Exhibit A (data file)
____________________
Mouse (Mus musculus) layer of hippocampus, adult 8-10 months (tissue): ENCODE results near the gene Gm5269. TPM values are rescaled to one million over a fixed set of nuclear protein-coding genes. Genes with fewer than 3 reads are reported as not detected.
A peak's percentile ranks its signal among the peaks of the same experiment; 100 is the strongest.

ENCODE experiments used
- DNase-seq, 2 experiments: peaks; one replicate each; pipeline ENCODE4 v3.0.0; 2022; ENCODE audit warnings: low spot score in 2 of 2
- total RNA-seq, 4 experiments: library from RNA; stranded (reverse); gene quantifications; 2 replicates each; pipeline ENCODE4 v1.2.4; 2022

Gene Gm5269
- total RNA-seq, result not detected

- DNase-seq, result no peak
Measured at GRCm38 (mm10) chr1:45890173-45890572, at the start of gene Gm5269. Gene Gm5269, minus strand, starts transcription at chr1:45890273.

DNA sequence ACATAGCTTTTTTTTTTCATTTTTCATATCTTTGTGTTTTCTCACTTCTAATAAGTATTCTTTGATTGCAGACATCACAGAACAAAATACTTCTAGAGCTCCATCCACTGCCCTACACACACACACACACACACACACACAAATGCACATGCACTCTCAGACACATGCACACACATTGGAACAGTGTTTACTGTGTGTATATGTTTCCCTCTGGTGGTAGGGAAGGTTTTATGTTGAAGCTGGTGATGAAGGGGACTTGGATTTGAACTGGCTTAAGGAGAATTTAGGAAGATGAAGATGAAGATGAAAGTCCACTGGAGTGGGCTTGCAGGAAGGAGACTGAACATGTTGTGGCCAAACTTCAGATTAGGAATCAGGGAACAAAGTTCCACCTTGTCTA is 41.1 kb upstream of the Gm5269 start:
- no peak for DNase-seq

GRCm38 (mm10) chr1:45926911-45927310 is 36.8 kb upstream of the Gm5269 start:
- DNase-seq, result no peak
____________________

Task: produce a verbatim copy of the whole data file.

Mouse (Mus musculus) layer of hippocampus, adult 8-10 months (tissue): ENCODE results near the gene Gm5269. TPM values are rescaled to one million over a fixed set of nuclear protein-coding genes. Genes with fewer than 3 reads are reported as not detected.
A peak's percentile ranks its signal among the peaks of the same experiment; 100 is the strongest.

ENCODE experiments used
- DNase-seq, 2 experiments: peaks; one replicate each; pipeline ENCODE4 v3.0.0; 2022; ENCODE audit warnings: low spot score in 2 of 2
- total RNA-seq, 4 experiments: library from RNA; stranded (reverse); gene quantifications; 2 replicates each; pipeline ENCODE4 v1.2.4; 2022

Gene Gm5269
- total RNA-seq, result not detected

- DNase-seq, result no peak
Measured at GRCm38 (mm10) chr1:45890173-45890572, at the start of gene Gm5269. Gene Gm5269, minus strand, starts transcription at chr1:45890273.

DNA sequence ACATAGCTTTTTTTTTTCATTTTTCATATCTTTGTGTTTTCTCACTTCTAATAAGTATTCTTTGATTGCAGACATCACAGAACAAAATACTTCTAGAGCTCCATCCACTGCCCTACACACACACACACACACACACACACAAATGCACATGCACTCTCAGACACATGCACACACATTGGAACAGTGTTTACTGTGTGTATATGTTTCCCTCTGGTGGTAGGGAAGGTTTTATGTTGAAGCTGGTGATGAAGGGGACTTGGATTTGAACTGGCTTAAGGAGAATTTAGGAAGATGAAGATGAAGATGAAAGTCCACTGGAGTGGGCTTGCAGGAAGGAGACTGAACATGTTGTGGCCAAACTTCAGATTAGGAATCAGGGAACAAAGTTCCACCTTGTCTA is 41.1 kb upstream of the Gm5269 start:
- no peak for DNase-seq

GRCm38 (mm10) chr1:45926911-45927310 is 36.8 kb upstream of the Gm5269 start:
- DNase-seq, result no peak